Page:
8. See: “Industry in Transition,” Public Utilities Fortnightly, June 2013.

9. See: “UPDATE: Southern’s Fanning outlines implications of Kemper IGCC cost overruns,” SNL Energy, April 24, 2013.

10. In a 2011 research report the Electric Power Research Institute (EPRI) estimates the average increase in monthly electricity bills required to finance smart grid transmission and distribution investments alone will be in the range of 8 to 13 percent per year for residential and commercial customers when amortized over a 10-year period: Estimating the Costs and Benefits of the Smart Grid, EPRI, March 2011, Table 1-3.

11. Actual and Planned Transmission Investment By Shareholder-Owned Utilities (2006-2015), EEI, July 2012.

12. See: “Planning group completes Eastern Interconnection-wide transmission analysis,” SNL Energy, April 29, 2013.

13. See: “Report finds electric grid reliability down as costs go up,” SNL Energy, March 8, 2013.

14. See: “Verizon to spend $100 million in solar and fuel cells,” The Daily Energy Report, May 1, 2013.

15. See: “Wal-Mart, Google push for greater use of, access to renewable,” SNL Energy, May 7, 2013.

16. The Future of the Electric Grid, MIT Energy Initiative, Dec. 5, 2011, p. 183.

17. Op. cit, Disruptive Challenges report, p. 3.

18. See: Practicing Risk-Aware Electricity Regulation: What Every State Regulator Needs to Know, Ceres, April 2012, pp. 18-19.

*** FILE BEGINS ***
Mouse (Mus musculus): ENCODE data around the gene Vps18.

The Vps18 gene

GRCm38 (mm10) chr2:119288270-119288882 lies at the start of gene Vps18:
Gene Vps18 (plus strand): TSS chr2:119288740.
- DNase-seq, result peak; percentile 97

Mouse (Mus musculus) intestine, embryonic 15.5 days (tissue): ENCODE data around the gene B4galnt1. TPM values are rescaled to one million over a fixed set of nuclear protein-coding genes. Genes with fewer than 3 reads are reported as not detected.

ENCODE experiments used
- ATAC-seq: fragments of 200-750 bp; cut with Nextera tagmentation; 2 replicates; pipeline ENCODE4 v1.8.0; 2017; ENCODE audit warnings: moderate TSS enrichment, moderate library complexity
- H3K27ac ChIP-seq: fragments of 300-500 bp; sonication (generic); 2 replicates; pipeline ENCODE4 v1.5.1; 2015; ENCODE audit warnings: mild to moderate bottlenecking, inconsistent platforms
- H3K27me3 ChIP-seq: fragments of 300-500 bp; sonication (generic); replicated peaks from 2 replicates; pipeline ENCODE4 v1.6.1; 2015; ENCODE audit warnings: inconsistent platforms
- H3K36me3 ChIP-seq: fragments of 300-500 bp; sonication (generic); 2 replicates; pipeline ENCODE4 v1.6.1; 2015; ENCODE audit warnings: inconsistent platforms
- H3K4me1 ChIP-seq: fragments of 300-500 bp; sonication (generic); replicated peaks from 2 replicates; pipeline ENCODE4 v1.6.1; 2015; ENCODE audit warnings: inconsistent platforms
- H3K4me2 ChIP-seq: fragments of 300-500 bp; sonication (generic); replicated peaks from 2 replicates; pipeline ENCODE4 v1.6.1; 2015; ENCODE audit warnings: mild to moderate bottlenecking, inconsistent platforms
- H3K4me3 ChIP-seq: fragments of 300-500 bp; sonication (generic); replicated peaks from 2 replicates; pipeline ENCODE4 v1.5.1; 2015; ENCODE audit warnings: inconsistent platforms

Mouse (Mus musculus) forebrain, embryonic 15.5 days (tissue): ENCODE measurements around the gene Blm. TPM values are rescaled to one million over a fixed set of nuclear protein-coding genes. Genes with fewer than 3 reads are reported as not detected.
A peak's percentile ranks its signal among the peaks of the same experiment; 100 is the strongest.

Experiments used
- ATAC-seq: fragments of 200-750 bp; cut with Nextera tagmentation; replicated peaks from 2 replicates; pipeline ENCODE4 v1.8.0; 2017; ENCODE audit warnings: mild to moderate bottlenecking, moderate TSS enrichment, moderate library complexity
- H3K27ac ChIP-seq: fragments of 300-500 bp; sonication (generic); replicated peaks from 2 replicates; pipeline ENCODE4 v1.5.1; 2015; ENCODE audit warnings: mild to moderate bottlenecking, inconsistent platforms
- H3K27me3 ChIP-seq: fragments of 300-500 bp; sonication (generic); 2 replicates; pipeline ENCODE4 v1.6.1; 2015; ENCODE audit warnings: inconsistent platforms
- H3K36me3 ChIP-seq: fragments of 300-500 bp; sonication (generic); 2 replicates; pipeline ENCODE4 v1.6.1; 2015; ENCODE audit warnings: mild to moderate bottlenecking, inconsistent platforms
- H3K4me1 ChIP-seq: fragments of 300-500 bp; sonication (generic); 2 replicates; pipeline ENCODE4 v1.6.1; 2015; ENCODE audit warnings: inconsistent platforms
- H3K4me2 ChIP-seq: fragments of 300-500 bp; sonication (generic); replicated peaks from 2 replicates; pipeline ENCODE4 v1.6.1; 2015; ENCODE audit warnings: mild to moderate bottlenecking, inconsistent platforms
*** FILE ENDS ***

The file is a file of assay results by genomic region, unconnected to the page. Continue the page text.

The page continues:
19. “Why the Time Has Come to Rethink the Utility Business Model,” by Fereidoon P. Sioshansi, The Electricity Journal, Vol. 25, Issue 7, August-September 2012.

20. See:The Law of Unintended Consequences,” Robert E. Curry Jr., Public Utilities Fortnightly, March 2013.

21. Again, the risks and responses discussed here also apply to wholesale merchant generators and other unregulated companies linked to the traditional utility regulatory model.

22. See: “OUC customers can buy solar-generated electricity, lock in price for 25 years,” EnergyBiz, March 18, 2013.

23. See: “Guide to the Successful Implementation of State Combined Heat and Power Policies,” State & Local Energy Efficiency Action Network, March 2013, pp. 46-47.

24. See: “Dominion proceeds with construction at Conn. fuel cell facility;” SNL Energy; May 6, 2013; and “Edison International sees bright future despite murky crystal ball on San Onofre;” SNL Energy; Feb. 27, 2013.